Halloween II

Michael Myers in Halloween II Image: Universal Pictures

Halloween II is essentially a feature-length post credits sequence to 1978’s Halloween — and that’s fine! Following his murder spree in the original film, Rick Rosenthal’s 1981 follow-up sees the terrifying masked killer Michael Myers stalking his would-be prey Laurie Strode through a hospital after he was being shot by his psychiatrist Dr. Loomis during the prior film’s climax. Ultimately, Halloween II is more of the same to somewhat lesser effect — more gore, more violence, more scares, and more lore in the form of the reveal of Laurie and Michael’s estranged familial relation. However, again, considering we’re talking about the immediate sequel to one of the most iconic serial killer horror franchises of all time, that familiarity of form and style is perfectly fine so long as it delivers on the requisite frights. —TE

The Handmaiden

Kim Min-hee and Kim Tae-ri in Ah-ga-ssi (The Handmaiden) Photo: Amazon Studios / Magnolia Pictures

Oldboy director Park Chan-Wook’s elegant and elaborate erotic thriller set in 1930s Korea was released to near-unanimous acclaim back in 2016, leaving audiences and critics clamoring for Park’s next turn at the director’s chair. Based on Sarah Waters’ 2002 novel Fingersmith, the film follows Nam Sook-hee (Kim Tae-ri), a woman hired to work as a maid to a Japanese heiress (Kim Min-hee) in a sinister plot to despoil her inheritance. Things quickly take several dozen turns however, escalating into an intricate web of seduction and deception as Sook-hee and the heiress are brought ever closer together. Whether you’ve seen it before or not, now’s as perfect time as any to see what all the fuss is about while Park begins filming his upcoming his romantic murder mystery Decision to Leave this year. —TE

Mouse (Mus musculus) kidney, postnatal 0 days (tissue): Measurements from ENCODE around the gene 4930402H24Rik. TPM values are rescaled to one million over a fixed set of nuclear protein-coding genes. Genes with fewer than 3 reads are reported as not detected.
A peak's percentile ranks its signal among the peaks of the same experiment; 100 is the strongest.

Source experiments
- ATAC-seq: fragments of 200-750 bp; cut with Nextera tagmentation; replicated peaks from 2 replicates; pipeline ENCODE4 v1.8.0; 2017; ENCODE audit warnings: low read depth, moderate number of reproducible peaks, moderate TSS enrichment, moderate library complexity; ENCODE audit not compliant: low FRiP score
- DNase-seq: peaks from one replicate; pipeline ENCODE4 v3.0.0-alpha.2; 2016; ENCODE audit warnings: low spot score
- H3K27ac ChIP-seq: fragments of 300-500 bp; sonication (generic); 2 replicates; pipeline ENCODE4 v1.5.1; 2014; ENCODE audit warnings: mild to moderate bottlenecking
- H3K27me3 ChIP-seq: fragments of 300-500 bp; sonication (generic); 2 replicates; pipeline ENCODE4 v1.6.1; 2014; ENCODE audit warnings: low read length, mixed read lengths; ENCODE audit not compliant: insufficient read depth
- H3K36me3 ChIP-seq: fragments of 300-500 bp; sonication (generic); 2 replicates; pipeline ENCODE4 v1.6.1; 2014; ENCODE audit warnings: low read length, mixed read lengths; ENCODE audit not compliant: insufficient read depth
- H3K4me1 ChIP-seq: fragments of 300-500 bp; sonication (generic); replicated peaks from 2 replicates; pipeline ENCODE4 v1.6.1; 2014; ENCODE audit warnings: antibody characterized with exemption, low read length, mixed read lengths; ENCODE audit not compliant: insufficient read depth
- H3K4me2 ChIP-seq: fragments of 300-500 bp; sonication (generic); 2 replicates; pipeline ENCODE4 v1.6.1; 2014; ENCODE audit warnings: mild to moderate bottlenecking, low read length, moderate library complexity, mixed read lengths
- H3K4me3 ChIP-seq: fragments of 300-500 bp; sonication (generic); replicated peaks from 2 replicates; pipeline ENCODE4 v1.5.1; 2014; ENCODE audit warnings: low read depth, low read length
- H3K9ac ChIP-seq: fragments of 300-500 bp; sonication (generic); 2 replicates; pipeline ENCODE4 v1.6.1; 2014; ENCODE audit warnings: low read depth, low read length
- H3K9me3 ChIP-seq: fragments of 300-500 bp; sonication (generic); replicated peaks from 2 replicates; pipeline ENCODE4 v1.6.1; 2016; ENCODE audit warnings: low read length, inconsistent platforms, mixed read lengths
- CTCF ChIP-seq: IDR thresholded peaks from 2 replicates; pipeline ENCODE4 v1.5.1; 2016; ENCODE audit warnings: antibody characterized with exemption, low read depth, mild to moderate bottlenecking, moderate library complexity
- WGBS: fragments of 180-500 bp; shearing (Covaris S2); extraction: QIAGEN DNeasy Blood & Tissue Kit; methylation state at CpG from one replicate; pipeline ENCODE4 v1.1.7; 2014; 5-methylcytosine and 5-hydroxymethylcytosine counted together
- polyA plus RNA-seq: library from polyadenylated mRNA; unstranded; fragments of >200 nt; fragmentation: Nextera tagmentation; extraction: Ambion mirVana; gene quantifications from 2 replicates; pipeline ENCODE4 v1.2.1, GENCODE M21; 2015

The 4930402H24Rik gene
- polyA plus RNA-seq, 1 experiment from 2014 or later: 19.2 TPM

House on Haunted Hill

Vincent Price in House on Haunted Hill Image: Shout Factory

Director William Castle was the king of the gimmick. Though he went on to produce bona fide classics like Rosemary’s Baby, he spent his early days pitching genre pictures to mass audiences through the promise of enhanced, terror-inducing viewing experiences. His film The Tingler screened with “Percepto” buzzer enhancements, which jolted viewers whenever the titular creature popped up. A ticket to 1960’s 13 Ghosts came with Illusion-O Glasses, which revealed hidden specters in the picture.